By On the occasion of our 20th anniversary
By Gustavo Arellano
By R. Scott Moxley
By Alfonso Delgado
By Courtney Hamilton
By Joel Beers
By Peter Maguire
By Charles Lam
PROFILE: Kinder, jokier, unnecessarier sequel to Silence of the Lambs. Think Godfather III meets Eating Raoul and rents an affordably priced subcompact from Rocky II through V but refuses the insurance.
SYMPTOMS: Lecter is in more—too much—of this movie in a failed attempt to make him seem more sympathetic, more human. See, this time he's the one being stalked and there's some kind of quasi-romantic thing between him and Clarice Starling, and he makes lots of little jokes, so we're comforted that though he remains a serial-killing cannibal, at least he's not obsessed with his career. What the filmmakers missed is that the Lecter of Silence was terrifying because he was human. He didn't frighten us because he might come and kill us—that could be handled by something as innocuous as heart disease, the MTA or Disneyland. No, it was that he personified our collective fear and knowledge of what we, and the guy in the next car, are capable of. That Hannibal Lecter was about possibilities; this one feels tacked on, like the Mexican menu at McDonald's.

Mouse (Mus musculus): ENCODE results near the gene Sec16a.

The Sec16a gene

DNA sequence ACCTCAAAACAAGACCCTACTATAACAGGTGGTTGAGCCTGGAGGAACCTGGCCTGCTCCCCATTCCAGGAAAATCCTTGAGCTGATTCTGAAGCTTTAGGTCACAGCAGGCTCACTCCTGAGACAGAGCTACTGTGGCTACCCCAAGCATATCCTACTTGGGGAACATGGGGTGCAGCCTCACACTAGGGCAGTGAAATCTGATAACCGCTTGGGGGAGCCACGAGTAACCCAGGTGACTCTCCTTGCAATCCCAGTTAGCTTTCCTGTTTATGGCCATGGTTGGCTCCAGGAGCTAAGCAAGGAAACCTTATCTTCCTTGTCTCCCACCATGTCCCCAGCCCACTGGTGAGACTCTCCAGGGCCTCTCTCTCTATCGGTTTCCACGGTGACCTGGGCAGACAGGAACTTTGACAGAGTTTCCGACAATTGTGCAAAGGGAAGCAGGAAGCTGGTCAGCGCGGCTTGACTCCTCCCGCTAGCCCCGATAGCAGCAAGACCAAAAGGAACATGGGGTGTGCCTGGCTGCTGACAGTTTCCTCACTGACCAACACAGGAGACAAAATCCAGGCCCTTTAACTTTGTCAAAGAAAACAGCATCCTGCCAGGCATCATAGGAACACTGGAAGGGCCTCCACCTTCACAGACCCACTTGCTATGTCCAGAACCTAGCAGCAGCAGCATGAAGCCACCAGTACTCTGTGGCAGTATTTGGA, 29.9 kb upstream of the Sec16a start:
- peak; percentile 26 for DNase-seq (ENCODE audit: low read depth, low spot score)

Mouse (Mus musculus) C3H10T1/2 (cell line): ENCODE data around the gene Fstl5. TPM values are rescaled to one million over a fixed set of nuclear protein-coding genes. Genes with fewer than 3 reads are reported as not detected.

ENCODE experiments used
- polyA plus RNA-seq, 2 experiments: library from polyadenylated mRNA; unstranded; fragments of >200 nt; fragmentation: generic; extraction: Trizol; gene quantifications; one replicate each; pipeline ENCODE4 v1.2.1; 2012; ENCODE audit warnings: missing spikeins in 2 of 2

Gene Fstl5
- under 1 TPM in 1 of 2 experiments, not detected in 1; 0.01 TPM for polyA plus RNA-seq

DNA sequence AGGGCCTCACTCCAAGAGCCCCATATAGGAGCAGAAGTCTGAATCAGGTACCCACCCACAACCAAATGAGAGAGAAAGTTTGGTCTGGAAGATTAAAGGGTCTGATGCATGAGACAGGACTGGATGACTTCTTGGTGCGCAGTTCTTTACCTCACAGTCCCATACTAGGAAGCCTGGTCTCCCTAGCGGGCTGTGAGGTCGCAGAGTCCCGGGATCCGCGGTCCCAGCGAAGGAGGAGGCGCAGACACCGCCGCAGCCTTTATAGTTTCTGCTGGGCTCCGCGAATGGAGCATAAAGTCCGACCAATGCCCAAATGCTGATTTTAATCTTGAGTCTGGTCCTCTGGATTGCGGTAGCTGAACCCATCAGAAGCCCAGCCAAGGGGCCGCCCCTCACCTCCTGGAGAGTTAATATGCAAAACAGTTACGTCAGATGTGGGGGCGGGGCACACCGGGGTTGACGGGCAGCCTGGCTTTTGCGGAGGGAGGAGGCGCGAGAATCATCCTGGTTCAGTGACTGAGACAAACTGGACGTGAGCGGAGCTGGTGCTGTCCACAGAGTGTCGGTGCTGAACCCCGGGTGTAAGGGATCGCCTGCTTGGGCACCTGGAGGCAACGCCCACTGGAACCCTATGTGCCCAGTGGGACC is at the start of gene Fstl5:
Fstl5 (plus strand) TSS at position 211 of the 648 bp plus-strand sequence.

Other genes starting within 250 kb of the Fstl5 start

DIAGNOSIS: Evil—and cannibalism —is a dish best served cold.
PRESCRIPTION: Ten years ago, Lecter joined the likes of Harry Lime in The Third Man and the shark from Jaws as film villain icons united in their near absence: they weren't seen for most of their respective movies. When they were, they didn't do much, and the less they did, the more the other characters jumped. We need more of that Lecter. The just-standing-and-talking Lecter. The apparently-incapacitated-but-still-capable-of-lashing-out Lecter. Stop trying to make him Hudson Hawk. Respect the character. What made Hannibal Lecter Hannibal was not the amount of screen time in Silence but rather our knowledge that he was always present. Just like evil. It's the reason The Exorcist keeps you up at night while The Devil's Advocate is what you watch when you can't sleep.
PROGNOSIS: Less Hannibal means more terror. Lecter isn't about screen time, it's about primal junk that the character of Lecter personifies so well even if Anthony Hopkins isn't playing him. Check out Scottish actor Brian Cox's turn as Lecter in the terrific, often overlooked Manhunter.